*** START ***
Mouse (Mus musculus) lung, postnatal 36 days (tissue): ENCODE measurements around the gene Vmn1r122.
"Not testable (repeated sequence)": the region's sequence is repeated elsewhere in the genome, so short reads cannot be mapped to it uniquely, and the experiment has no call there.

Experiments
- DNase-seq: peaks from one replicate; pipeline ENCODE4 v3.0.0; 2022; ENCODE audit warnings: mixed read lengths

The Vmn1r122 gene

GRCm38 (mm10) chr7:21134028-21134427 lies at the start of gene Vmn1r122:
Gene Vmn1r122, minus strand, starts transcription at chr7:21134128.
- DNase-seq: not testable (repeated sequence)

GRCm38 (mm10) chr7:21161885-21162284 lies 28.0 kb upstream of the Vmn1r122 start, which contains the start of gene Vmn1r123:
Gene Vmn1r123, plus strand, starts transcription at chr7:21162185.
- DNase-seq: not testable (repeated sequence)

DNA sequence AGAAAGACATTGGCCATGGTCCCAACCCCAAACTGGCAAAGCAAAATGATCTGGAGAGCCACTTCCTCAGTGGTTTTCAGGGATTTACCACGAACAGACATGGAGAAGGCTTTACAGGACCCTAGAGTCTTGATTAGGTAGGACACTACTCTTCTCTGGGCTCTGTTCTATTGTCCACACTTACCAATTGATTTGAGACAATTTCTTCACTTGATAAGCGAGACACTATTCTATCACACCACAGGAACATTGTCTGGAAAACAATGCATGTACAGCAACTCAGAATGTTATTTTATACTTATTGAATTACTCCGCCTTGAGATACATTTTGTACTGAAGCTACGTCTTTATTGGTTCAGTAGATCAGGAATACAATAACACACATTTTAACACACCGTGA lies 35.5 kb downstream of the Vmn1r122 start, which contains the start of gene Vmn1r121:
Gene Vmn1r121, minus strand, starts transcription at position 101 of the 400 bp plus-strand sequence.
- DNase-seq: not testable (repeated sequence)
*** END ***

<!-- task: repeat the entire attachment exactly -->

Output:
Mouse (Mus musculus) lung, postnatal 36 days (tissue): ENCODE measurements around the gene Vmn1r122.
"Not testable (repeated sequence)": the region's sequence is repeated elsewhere in the genome, so short reads cannot be mapped to it uniquely, and the experiment has no call there.

Experiments
- DNase-seq: peaks from one replicate; pipeline ENCODE4 v3.0.0; 2022; ENCODE audit warnings: mixed read lengths

The Vmn1r122 gene

GRCm38 (mm10) chr7:21134028-21134427 lies at the start of gene Vmn1r122:
Gene Vmn1r122, minus strand, starts transcription at chr7:21134128.
- DNase-seq: not testable (repeated sequence)

GRCm38 (mm10) chr7:21161885-21162284 lies 28.0 kb upstream of the Vmn1r122 start, which contains the start of gene Vmn1r123:
Gene Vmn1r123, plus strand, starts transcription at chr7:21162185.
- DNase-seq: not testable (repeated sequence)

DNA sequence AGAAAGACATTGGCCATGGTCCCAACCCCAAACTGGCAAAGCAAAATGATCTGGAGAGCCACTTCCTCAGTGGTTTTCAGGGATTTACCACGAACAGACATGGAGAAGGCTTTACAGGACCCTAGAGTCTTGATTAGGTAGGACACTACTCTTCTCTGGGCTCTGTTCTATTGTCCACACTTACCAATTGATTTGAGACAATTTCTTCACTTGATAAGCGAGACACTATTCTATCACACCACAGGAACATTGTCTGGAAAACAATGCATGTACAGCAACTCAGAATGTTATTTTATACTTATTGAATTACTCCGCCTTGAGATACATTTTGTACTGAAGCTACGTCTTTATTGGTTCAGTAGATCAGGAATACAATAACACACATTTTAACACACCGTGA lies 35.5 kb downstream of the Vmn1r122 start, which contains the start of gene Vmn1r121:
Gene Vmn1r121, minus strand, starts transcription at position 101 of the 400 bp plus-strand sequence.
- DNase-seq: not testable (repeated sequence)